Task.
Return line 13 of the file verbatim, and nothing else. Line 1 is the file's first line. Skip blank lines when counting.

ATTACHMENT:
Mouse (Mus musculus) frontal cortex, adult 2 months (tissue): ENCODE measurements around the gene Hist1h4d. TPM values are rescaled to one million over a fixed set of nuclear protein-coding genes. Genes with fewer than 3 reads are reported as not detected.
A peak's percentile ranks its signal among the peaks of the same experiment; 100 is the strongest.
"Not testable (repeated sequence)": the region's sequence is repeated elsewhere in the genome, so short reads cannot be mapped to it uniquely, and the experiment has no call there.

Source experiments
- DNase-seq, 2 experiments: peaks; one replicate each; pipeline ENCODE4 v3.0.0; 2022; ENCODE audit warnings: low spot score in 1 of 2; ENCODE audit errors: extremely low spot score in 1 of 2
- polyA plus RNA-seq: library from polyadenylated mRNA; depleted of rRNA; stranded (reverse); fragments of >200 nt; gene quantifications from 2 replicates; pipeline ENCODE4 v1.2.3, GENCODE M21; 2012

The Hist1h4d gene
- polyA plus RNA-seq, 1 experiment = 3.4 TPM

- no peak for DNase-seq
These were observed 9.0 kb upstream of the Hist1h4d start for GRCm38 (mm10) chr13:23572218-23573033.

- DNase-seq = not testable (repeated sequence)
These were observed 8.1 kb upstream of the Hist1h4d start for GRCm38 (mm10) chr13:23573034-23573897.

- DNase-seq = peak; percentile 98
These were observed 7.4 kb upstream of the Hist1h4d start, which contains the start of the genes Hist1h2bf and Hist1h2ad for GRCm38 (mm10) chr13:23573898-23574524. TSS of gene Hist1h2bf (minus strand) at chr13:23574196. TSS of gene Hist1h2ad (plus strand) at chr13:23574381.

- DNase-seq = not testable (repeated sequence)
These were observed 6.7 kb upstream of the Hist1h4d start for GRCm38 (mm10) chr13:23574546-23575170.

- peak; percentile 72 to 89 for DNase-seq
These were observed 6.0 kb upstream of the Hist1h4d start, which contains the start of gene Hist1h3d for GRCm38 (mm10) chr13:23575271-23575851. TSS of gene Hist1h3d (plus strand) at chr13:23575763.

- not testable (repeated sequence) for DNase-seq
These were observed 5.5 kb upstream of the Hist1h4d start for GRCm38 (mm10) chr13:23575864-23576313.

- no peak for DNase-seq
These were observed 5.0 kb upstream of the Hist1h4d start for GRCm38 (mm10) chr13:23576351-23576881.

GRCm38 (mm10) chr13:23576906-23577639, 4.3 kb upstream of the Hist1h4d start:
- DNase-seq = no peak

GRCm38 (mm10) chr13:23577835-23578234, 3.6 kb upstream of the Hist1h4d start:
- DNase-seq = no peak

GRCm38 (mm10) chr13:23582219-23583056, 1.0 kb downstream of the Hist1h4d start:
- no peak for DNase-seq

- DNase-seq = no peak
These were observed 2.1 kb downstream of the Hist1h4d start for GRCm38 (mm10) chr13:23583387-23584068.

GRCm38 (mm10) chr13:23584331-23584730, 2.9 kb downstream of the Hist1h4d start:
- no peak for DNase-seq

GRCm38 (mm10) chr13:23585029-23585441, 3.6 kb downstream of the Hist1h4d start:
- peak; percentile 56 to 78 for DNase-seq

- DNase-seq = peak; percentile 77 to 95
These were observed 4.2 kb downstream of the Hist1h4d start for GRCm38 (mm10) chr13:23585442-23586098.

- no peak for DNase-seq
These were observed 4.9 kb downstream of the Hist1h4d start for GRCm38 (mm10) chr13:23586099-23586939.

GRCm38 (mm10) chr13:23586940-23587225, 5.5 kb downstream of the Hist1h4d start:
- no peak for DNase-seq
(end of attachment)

- DNase-seq = peak; percentile 98